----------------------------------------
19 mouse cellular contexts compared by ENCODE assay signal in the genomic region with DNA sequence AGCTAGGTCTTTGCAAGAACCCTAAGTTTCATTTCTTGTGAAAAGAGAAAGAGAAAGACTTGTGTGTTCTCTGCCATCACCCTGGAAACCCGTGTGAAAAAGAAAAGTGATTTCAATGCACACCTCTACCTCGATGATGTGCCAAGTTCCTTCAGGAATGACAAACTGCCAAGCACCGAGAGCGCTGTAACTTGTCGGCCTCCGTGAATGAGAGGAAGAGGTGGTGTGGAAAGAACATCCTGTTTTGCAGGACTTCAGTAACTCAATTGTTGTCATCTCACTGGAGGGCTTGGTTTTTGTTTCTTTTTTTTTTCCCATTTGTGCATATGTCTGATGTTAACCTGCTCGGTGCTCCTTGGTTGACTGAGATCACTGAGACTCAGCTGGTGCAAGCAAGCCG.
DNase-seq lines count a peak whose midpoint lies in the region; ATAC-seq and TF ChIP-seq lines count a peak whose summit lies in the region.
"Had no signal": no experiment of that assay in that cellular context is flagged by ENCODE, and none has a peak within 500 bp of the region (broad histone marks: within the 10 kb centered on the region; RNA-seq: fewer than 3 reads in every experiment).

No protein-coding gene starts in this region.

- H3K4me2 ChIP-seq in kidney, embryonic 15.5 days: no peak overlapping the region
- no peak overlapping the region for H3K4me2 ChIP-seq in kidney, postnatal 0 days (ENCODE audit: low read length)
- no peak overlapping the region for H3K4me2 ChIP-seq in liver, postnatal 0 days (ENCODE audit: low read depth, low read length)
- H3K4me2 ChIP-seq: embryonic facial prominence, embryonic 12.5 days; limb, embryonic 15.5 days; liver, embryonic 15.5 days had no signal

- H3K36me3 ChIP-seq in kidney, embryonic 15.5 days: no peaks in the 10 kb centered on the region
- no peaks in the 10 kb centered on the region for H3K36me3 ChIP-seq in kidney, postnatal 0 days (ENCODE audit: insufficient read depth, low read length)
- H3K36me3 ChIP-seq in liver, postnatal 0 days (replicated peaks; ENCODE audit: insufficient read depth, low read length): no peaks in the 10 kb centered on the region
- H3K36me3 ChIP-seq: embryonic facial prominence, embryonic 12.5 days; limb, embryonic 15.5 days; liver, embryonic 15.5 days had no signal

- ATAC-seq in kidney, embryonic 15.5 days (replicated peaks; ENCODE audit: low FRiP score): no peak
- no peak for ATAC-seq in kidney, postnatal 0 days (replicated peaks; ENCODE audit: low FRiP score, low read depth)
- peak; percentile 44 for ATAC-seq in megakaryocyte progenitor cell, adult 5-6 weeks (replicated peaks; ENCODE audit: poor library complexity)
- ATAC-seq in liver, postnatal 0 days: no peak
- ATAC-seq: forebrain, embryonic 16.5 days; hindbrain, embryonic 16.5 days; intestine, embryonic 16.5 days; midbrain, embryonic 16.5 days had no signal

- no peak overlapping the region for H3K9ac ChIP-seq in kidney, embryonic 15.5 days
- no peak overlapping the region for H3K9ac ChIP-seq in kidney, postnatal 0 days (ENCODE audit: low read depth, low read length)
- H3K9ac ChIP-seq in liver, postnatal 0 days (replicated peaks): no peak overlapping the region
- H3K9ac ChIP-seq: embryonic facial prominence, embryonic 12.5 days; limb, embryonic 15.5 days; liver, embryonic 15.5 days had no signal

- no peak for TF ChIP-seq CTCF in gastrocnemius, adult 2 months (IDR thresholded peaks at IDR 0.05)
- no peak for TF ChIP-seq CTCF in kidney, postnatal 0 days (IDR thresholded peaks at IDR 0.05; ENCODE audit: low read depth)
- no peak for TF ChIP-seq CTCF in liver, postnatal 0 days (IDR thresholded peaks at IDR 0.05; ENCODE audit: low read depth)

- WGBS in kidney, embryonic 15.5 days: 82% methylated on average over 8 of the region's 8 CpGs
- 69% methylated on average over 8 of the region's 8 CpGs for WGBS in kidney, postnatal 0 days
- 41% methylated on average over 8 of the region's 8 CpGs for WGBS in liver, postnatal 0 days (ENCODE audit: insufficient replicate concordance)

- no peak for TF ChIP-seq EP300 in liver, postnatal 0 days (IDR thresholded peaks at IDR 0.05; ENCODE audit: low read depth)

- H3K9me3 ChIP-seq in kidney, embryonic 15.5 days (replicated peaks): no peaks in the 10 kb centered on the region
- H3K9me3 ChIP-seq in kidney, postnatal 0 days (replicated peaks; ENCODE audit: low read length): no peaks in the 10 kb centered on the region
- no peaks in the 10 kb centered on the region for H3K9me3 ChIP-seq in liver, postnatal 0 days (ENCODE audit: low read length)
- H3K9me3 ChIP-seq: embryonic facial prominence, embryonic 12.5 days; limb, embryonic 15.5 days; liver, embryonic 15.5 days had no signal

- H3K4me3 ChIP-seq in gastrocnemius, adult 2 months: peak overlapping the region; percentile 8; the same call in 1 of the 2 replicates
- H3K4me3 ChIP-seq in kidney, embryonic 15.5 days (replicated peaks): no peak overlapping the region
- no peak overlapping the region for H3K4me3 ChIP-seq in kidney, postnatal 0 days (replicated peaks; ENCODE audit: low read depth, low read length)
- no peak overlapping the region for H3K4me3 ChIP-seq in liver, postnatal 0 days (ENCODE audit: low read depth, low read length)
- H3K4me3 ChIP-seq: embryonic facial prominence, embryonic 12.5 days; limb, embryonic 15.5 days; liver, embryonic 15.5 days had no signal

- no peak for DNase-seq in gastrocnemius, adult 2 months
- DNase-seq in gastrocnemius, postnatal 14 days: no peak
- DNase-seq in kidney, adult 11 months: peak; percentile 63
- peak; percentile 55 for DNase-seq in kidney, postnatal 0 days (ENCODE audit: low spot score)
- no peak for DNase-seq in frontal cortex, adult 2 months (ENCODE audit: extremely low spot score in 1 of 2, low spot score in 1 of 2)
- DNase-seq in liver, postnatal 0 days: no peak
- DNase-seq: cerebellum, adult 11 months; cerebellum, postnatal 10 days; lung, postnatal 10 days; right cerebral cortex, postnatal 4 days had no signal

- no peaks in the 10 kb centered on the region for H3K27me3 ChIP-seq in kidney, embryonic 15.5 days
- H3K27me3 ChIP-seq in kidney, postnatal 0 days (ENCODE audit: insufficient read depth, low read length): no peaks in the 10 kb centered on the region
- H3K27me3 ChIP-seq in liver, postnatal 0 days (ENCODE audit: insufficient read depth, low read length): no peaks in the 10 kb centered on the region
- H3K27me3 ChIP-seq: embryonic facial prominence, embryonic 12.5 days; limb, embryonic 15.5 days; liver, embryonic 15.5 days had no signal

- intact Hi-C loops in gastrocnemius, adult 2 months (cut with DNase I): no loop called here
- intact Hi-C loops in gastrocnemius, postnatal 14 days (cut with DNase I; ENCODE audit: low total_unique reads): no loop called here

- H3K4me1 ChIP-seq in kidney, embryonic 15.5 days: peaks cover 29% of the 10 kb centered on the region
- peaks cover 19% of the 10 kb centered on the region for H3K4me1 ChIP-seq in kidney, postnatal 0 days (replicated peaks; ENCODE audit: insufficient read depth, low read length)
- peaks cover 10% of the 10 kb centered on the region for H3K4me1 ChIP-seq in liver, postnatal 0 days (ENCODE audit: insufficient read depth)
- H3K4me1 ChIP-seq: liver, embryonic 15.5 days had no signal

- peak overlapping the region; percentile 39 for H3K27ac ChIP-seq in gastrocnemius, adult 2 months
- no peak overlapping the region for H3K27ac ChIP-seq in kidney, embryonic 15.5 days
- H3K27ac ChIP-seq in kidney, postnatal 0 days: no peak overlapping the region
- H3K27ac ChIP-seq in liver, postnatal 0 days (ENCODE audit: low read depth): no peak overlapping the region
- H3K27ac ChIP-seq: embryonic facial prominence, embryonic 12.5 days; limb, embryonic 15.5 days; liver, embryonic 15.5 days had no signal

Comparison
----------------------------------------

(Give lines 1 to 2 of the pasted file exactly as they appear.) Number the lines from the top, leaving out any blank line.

19 mouse cellular contexts compared by ENCODE assay signal in the genomic region with DNA sequence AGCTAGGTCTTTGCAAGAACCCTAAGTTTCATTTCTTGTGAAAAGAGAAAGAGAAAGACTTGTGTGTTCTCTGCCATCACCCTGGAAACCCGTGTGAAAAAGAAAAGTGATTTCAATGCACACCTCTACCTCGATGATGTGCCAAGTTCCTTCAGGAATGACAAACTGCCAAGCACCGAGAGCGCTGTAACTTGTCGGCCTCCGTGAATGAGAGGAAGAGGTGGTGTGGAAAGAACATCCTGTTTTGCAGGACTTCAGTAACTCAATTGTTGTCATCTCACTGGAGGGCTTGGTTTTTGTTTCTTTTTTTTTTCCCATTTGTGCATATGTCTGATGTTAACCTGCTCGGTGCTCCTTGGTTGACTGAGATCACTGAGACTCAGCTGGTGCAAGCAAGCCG.
DNase-seq lines count a peak whose midpoint lies in the region; ATAC-seq and TF ChIP-seq lines count a peak whose summit lies in the region.